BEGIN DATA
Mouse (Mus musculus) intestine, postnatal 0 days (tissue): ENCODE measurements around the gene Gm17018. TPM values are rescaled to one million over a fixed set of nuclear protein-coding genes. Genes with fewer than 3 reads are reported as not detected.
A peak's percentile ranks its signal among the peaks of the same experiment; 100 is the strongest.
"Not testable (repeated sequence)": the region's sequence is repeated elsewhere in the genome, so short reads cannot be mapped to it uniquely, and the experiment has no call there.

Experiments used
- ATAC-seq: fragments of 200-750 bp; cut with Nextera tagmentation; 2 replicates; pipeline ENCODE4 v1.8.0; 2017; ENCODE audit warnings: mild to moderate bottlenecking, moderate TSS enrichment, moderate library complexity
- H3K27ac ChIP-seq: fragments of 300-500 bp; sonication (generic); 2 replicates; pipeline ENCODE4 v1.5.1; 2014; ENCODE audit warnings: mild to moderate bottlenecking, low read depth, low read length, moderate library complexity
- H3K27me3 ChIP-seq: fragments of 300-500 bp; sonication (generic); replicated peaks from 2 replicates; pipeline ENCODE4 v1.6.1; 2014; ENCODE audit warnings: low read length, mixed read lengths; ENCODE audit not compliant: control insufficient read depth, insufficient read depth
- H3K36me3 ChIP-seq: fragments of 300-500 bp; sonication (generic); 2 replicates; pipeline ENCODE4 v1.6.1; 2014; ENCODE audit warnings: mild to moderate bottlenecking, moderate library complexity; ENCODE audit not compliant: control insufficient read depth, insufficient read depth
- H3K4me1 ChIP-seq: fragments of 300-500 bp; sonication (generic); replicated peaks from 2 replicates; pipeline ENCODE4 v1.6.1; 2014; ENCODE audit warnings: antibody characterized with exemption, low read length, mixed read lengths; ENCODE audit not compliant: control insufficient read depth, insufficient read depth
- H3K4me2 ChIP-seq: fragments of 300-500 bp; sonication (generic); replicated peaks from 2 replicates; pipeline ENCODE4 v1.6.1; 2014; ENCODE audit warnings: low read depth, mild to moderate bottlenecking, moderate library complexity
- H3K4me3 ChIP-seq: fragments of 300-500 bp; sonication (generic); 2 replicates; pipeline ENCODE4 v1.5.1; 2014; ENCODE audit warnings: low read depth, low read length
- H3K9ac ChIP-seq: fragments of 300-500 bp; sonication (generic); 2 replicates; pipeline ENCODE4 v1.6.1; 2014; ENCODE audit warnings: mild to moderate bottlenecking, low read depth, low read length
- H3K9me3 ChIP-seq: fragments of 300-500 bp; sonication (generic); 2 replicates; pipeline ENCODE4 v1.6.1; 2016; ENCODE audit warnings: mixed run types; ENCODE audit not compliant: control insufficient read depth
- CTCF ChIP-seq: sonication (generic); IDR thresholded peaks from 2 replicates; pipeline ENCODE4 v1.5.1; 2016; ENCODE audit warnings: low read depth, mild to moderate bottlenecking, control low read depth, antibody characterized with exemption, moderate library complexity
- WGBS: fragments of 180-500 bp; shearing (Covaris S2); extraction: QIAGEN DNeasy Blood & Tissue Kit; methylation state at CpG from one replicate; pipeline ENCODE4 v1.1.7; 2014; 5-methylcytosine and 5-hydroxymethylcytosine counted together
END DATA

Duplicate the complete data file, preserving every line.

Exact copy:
Mouse (Mus musculus) intestine, postnatal 0 days (tissue): ENCODE measurements around the gene Gm17018. TPM values are rescaled to one million over a fixed set of nuclear protein-coding genes. Genes with fewer than 3 reads are reported as not detected.
A peak's percentile ranks its signal among the peaks of the same experiment; 100 is the strongest.
"Not testable (repeated sequence)": the region's sequence is repeated elsewhere in the genome, so short reads cannot be mapped to it uniquely, and the experiment has no call there.

Experiments used
- ATAC-seq: fragments of 200-750 bp; cut with Nextera tagmentation; 2 replicates; pipeline ENCODE4 v1.8.0; 2017; ENCODE audit warnings: mild to moderate bottlenecking, moderate TSS enrichment, moderate library complexity
- H3K27ac ChIP-seq: fragments of 300-500 bp; sonication (generic); 2 replicates; pipeline ENCODE4 v1.5.1; 2014; ENCODE audit warnings: mild to moderate bottlenecking, low read depth, low read length, moderate library complexity
- H3K27me3 ChIP-seq: fragments of 300-500 bp; sonication (generic); replicated peaks from 2 replicates; pipeline ENCODE4 v1.6.1; 2014; ENCODE audit warnings: low read length, mixed read lengths; ENCODE audit not compliant: control insufficient read depth, insufficient read depth
- H3K36me3 ChIP-seq: fragments of 300-500 bp; sonication (generic); 2 replicates; pipeline ENCODE4 v1.6.1; 2014; ENCODE audit warnings: mild to moderate bottlenecking, moderate library complexity; ENCODE audit not compliant: control insufficient read depth, insufficient read depth
- H3K4me1 ChIP-seq: fragments of 300-500 bp; sonication (generic); replicated peaks from 2 replicates; pipeline ENCODE4 v1.6.1; 2014; ENCODE audit warnings: antibody characterized with exemption, low read length, mixed read lengths; ENCODE audit not compliant: control insufficient read depth, insufficient read depth
- H3K4me2 ChIP-seq: fragments of 300-500 bp; sonication (generic); replicated peaks from 2 replicates; pipeline ENCODE4 v1.6.1; 2014; ENCODE audit warnings: low read depth, mild to moderate bottlenecking, moderate library complexity
- H3K4me3 ChIP-seq: fragments of 300-500 bp; sonication (generic); 2 replicates; pipeline ENCODE4 v1.5.1; 2014; ENCODE audit warnings: low read depth, low read length
- H3K9ac ChIP-seq: fragments of 300-500 bp; sonication (generic); 2 replicates; pipeline ENCODE4 v1.6.1; 2014; ENCODE audit warnings: mild to moderate bottlenecking, low read depth, low read length
- H3K9me3 ChIP-seq: fragments of 300-500 bp; sonication (generic); 2 replicates; pipeline ENCODE4 v1.6.1; 2016; ENCODE audit warnings: mixed run types; ENCODE audit not compliant: control insufficient read depth
- CTCF ChIP-seq: sonication (generic); IDR thresholded peaks from 2 replicates; pipeline ENCODE4 v1.5.1; 2016; ENCODE audit warnings: low read depth, mild to moderate bottlenecking, control low read depth, antibody characterized with exemption, moderate library complexity
- WGBS: fragments of 180-500 bp; shearing (Covaris S2); extraction: QIAGEN DNeasy Blood & Tissue Kit; methylation state at CpG from one replicate; pipeline ENCODE4 v1.1.7; 2014; 5-methylcytosine and 5-hydroxymethylcytosine counted together